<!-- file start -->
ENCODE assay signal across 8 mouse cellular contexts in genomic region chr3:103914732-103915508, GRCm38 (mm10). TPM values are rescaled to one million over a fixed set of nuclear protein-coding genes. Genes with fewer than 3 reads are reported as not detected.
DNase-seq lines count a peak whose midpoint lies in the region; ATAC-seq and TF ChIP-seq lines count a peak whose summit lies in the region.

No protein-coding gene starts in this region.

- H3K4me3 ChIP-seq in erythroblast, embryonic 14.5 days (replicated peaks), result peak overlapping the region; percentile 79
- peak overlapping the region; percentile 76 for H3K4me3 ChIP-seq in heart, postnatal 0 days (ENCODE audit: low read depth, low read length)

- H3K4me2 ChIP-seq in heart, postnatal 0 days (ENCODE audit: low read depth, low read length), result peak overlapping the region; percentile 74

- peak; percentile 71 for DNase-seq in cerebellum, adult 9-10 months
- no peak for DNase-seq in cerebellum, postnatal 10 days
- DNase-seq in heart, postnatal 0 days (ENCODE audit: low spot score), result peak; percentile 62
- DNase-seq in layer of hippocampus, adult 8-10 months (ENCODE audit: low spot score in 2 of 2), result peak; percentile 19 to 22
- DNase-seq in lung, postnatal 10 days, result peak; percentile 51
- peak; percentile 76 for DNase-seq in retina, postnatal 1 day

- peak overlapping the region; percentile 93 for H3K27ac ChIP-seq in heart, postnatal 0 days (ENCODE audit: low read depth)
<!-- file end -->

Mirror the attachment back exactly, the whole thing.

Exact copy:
ENCODE assay signal across 8 mouse cellular contexts in genomic region chr3:103914732-103915508, GRCm38 (mm10). TPM values are rescaled to one million over a fixed set of nuclear protein-coding genes. Genes with fewer than 3 reads are reported as not detected.
DNase-seq lines count a peak whose midpoint lies in the region; ATAC-seq and TF ChIP-seq lines count a peak whose summit lies in the region.

No protein-coding gene starts in this region.

- H3K4me3 ChIP-seq in erythroblast, embryonic 14.5 days (replicated peaks), result peak overlapping the region; percentile 79
- peak overlapping the region; percentile 76 for H3K4me3 ChIP-seq in heart, postnatal 0 days (ENCODE audit: low read depth, low read length)

- H3K4me2 ChIP-seq in heart, postnatal 0 days (ENCODE audit: low read depth, low read length), result peak overlapping the region; percentile 74

- peak; percentile 71 for DNase-seq in cerebellum, adult 9-10 months
- no peak for DNase-seq in cerebellum, postnatal 10 days
- DNase-seq in heart, postnatal 0 days (ENCODE audit: low spot score), result peak; percentile 62
- DNase-seq in layer of hippocampus, adult 8-10 months (ENCODE audit: low spot score in 2 of 2), result peak; percentile 19 to 22
- DNase-seq in lung, postnatal 10 days, result peak; percentile 51
- peak; percentile 76 for DNase-seq in retina, postnatal 1 day

- peak overlapping the region; percentile 93 for H3K27ac ChIP-seq in heart, postnatal 0 days (ENCODE audit: low read depth)